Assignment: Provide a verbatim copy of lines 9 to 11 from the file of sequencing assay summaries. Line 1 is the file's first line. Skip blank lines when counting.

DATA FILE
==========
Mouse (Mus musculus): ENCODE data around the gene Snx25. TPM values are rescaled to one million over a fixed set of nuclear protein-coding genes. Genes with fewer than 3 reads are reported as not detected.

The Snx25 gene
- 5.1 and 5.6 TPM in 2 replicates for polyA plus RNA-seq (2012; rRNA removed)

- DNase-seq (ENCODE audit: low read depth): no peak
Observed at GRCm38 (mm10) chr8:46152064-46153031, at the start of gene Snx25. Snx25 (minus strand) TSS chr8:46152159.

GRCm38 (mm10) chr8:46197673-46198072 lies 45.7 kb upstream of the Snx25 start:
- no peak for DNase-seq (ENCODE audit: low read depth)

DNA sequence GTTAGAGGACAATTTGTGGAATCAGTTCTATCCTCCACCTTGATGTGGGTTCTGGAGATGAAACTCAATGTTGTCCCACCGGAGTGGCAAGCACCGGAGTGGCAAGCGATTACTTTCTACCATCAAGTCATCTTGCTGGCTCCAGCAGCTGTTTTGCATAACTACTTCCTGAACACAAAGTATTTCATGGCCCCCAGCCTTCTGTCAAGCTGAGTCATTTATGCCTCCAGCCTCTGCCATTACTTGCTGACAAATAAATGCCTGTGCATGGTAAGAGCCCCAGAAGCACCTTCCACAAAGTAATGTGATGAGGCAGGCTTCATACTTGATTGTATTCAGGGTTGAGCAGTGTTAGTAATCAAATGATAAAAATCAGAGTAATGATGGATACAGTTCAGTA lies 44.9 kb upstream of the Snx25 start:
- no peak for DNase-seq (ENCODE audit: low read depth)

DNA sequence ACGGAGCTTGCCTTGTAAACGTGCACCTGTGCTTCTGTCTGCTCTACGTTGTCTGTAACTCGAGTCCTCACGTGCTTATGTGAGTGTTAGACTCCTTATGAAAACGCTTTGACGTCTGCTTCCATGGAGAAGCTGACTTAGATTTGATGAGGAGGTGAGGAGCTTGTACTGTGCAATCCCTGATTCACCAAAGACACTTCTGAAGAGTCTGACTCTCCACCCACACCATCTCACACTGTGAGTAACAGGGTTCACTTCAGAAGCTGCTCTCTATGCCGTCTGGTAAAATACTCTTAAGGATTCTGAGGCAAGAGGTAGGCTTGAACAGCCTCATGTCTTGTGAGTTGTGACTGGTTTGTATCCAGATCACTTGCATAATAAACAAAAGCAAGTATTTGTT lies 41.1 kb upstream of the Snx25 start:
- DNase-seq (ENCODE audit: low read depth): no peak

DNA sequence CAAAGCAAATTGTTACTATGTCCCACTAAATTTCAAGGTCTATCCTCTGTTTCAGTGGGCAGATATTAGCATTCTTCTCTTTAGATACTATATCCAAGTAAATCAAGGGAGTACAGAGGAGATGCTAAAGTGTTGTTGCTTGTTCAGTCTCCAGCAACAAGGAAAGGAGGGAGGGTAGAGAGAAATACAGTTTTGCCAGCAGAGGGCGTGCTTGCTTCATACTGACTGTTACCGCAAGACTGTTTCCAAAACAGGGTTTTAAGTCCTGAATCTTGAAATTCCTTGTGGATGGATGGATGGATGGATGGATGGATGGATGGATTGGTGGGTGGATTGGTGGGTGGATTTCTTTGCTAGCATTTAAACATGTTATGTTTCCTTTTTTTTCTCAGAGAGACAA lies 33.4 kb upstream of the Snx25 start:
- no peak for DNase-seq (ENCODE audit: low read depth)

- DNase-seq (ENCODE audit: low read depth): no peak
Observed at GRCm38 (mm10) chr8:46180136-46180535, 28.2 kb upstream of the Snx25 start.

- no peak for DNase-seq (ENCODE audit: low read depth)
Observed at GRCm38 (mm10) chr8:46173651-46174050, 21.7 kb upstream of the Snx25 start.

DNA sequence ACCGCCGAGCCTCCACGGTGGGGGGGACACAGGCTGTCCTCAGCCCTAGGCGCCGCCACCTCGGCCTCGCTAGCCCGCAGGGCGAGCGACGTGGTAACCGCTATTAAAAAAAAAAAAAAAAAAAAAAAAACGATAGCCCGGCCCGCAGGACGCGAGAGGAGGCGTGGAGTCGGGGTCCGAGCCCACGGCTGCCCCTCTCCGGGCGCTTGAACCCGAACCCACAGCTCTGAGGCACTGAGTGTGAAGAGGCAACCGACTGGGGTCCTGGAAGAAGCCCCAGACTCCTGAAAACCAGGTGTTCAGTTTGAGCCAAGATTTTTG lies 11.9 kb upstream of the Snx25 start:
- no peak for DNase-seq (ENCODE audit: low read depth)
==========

- no peak for DNase-seq (ENCODE audit: low read depth)

DNA sequence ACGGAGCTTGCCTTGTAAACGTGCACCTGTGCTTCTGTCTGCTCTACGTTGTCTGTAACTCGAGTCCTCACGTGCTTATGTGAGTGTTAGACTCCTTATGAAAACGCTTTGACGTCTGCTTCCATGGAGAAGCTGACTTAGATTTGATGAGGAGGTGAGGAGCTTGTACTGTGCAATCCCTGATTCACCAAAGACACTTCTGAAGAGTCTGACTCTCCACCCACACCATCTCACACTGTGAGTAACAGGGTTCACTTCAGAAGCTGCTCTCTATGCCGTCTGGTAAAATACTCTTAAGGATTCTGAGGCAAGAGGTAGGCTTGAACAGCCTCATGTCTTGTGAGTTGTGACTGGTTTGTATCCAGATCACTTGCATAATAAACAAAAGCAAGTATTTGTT lies 41.1 kb upstream of the Snx25 start:
- DNase-seq (ENCODE audit: low read depth): no peak